Participants given the symbiotic drink saw a drop in BMI of 0.08 over the course of the study while the control group saw an increase of 0.59 even though there were no significant changes in food intake over time. The researchers said “the administration of Bifidobacterium longum​ has been associated with other microorganisms and weight loss in obese individuals due to reduced microbiome lipopolysaccharides and a consequent increase in satiety.”

They also found that patients in the symbiotic group saw drops in blood levels of uremic markers of disease by the end of the treatment period. In particular, levels of indole-3-acetic acid (IAA) fell from 24.21 µg/L to 18.19 µg/L and p-cresyl sulfate (p-CS) dropped from 386.47 mg/L to 241.13 mg/L. However, the changes were not statistically significant relative to the placebo group, and other uremic markers such as urea and creatinine saw no changes.

The researchers also observed slightly more of the symbiotic group than the control group (63.1% vs 60%) were free of gastrointestinal symptoms including constipation, nausea, heartburn, bloating, intestinal gas, diarrhea or belching. Additionally, both treatment groups produced more of the SCFAs acetic and propionic acid by the end of the treatment period, with no differences between the groups.

Mapping the microbiota

When the investigators sequenced DNA from participants’ stool samples, they found that the richness of the microbiome (α-diversity) was higher after seven weeks in participants taking the symbiotic drink than at baseline. However, they only noted a significant difference in the Chao 1 index, and not in other indices of microbial richness.

Based on these results, the investigators wrote: “Although more species may have been introduced or flourished due to treatment with the symbiotic meal, the abundance of the dominant species was not significantly changed. Therefore, the symbiotic meal may have contributed to a greater diversity of rare species in the intestinal microbiota without modifying the general structure of the microbial community.”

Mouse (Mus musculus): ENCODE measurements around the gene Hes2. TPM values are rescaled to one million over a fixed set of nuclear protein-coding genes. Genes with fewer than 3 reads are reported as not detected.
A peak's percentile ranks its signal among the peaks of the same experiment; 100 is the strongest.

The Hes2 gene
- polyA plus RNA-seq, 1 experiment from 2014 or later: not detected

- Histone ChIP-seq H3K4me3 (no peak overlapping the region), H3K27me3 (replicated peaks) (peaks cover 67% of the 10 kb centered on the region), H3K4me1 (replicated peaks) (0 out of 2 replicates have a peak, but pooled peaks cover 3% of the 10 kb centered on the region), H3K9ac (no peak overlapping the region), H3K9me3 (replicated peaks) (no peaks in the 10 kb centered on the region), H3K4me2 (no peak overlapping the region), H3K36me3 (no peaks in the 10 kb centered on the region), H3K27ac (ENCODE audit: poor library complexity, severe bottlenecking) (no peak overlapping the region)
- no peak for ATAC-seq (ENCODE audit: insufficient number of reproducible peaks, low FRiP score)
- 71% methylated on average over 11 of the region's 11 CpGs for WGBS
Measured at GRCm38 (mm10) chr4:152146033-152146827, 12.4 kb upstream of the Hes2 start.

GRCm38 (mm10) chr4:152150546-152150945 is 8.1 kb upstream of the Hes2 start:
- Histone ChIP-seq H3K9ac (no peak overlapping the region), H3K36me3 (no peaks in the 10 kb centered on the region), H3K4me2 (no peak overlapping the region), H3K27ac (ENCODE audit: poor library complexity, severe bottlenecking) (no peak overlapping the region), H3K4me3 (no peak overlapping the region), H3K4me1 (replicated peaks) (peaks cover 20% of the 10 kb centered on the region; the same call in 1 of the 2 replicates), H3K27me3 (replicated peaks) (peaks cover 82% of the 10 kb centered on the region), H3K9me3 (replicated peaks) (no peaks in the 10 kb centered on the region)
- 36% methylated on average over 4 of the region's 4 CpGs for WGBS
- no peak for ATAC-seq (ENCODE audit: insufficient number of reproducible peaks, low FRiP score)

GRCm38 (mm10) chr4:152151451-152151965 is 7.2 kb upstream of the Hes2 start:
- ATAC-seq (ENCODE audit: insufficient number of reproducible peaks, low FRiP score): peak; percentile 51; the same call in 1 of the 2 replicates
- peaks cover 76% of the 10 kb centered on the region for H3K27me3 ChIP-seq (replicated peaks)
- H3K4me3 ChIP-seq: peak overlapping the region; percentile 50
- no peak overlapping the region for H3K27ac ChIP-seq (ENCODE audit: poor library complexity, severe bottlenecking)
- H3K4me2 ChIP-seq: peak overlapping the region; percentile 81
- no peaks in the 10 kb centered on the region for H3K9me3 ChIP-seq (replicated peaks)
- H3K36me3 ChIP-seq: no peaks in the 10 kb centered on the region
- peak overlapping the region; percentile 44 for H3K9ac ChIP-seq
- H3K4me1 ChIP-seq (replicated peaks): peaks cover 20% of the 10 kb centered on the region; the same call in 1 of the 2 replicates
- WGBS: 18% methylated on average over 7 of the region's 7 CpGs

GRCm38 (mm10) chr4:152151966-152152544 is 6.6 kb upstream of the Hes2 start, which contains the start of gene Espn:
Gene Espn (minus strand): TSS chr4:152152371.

When comparing the genomic data with reference genomes, the team also predicted that the symbiotic meal boosted cellular processes including energy metabolism, amino sugar metabolism and essential amino acid production, which they said were “related to improved immune function, oxidative stress and immune response.”

Commenting independently, Claire Merrifield, co-founder and director at the UK firm Selph, said "a major limitation of this study was that these interventions were not assessed individually so it’s unclear whether the effect was mainly from the probiotic or from the whole grain."

"Given that CKD creates such a global health burden, I would like to see efforts in using nutraceuticals for prevention of CKD rather than treatment," she added. "Large clinical trials using carefully selected nutraceutical ingredients in patients predisposed to developing CKD would be of real academic and clinical significance.”


Source: Nutrients2024​, 16(12), 1852
“A Symbiotic Meal Containing Extruded Sorghum and Probiotic (Bifidobacterium longum) Ameliorated Intestinal Health Markers in Individuals with Chronic Kidney Disease: A Secondary Analysis of a Subsample from a Previous Randomized and Controlled Clinical Trial”
Authors: Haira Guedes Lúcio et al.